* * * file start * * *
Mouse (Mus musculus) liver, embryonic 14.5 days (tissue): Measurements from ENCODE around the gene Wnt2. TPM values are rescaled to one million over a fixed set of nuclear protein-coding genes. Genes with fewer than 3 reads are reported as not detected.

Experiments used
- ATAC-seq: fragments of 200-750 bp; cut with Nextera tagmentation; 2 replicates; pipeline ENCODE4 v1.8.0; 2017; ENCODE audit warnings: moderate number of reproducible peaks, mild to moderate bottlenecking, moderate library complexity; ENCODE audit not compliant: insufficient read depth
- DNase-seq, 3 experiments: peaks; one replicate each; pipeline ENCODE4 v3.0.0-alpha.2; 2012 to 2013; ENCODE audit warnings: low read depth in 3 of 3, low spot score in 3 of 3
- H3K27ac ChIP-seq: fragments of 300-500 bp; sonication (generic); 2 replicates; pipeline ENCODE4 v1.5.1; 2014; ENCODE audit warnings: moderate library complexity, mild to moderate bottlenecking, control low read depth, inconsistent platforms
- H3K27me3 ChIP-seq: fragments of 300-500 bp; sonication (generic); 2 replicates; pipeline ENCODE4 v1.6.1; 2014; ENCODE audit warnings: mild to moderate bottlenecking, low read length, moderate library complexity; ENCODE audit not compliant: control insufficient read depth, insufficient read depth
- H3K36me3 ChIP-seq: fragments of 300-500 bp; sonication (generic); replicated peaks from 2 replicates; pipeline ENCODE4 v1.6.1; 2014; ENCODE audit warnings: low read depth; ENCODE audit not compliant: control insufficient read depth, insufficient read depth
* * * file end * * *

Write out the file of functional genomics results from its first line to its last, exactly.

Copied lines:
Mouse (Mus musculus) liver, embryonic 14.5 days (tissue): Measurements from ENCODE around the gene Wnt2. TPM values are rescaled to one million over a fixed set of nuclear protein-coding genes. Genes with fewer than 3 reads are reported as not detected.

Experiments used
- ATAC-seq: fragments of 200-750 bp; cut with Nextera tagmentation; 2 replicates; pipeline ENCODE4 v1.8.0; 2017; ENCODE audit warnings: moderate number of reproducible peaks, mild to moderate bottlenecking, moderate library complexity; ENCODE audit not compliant: insufficient read depth
- DNase-seq, 3 experiments: peaks; one replicate each; pipeline ENCODE4 v3.0.0-alpha.2; 2012 to 2013; ENCODE audit warnings: low read depth in 3 of 3, low spot score in 3 of 3
- H3K27ac ChIP-seq: fragments of 300-500 bp; sonication (generic); 2 replicates; pipeline ENCODE4 v1.5.1; 2014; ENCODE audit warnings: moderate library complexity, mild to moderate bottlenecking, control low read depth, inconsistent platforms
- H3K27me3 ChIP-seq: fragments of 300-500 bp; sonication (generic); 2 replicates; pipeline ENCODE4 v1.6.1; 2014; ENCODE audit warnings: mild to moderate bottlenecking, low read length, moderate library complexity; ENCODE audit not compliant: control insufficient read depth, insufficient read depth
- H3K36me3 ChIP-seq: fragments of 300-500 bp; sonication (generic); replicated peaks from 2 replicates; pipeline ENCODE4 v1.6.1; 2014; ENCODE audit warnings: low read depth; ENCODE audit not compliant: control insufficient read depth, insufficient read depth